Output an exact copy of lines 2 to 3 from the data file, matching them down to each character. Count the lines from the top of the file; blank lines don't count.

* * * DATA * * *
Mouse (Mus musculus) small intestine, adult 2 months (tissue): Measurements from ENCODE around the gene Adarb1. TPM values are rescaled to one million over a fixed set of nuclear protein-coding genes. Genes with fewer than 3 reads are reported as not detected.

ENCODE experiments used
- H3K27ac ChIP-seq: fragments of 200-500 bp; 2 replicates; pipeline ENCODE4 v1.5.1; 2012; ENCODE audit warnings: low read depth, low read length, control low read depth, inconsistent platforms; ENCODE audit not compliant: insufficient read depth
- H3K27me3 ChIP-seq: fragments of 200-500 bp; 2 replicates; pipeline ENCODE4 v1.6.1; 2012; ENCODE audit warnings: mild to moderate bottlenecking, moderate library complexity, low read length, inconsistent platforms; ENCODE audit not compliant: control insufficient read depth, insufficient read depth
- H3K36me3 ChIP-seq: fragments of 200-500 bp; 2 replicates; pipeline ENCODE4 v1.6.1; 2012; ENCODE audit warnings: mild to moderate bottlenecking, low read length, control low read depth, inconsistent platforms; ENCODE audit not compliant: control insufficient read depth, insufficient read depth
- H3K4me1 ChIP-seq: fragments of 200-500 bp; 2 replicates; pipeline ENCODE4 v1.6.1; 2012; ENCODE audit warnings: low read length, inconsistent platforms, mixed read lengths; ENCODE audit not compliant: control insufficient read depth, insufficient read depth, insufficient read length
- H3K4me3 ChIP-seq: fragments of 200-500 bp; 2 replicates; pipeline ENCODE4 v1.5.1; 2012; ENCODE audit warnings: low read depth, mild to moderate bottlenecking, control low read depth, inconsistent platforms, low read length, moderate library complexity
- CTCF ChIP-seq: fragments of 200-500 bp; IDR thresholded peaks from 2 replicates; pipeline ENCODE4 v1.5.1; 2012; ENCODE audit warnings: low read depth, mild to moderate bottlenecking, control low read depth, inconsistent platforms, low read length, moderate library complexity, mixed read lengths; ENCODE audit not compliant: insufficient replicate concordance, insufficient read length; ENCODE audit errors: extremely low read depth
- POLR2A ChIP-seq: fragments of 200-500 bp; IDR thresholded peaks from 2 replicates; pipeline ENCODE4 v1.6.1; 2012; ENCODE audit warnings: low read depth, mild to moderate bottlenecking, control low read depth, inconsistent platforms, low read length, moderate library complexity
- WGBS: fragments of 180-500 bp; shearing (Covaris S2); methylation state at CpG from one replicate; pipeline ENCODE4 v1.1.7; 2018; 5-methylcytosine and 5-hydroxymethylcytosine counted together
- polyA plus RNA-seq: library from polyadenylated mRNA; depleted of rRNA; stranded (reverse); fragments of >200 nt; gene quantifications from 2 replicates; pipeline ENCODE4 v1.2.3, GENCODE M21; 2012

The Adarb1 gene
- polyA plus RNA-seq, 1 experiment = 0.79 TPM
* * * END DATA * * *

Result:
ENCODE experiments used
- H3K27ac ChIP-seq: fragments of 200-500 bp; 2 replicates; pipeline ENCODE4 v1.5.1; 2012; ENCODE audit warnings: low read depth, low read length, control low read depth, inconsistent platforms; ENCODE audit not compliant: insufficient read depth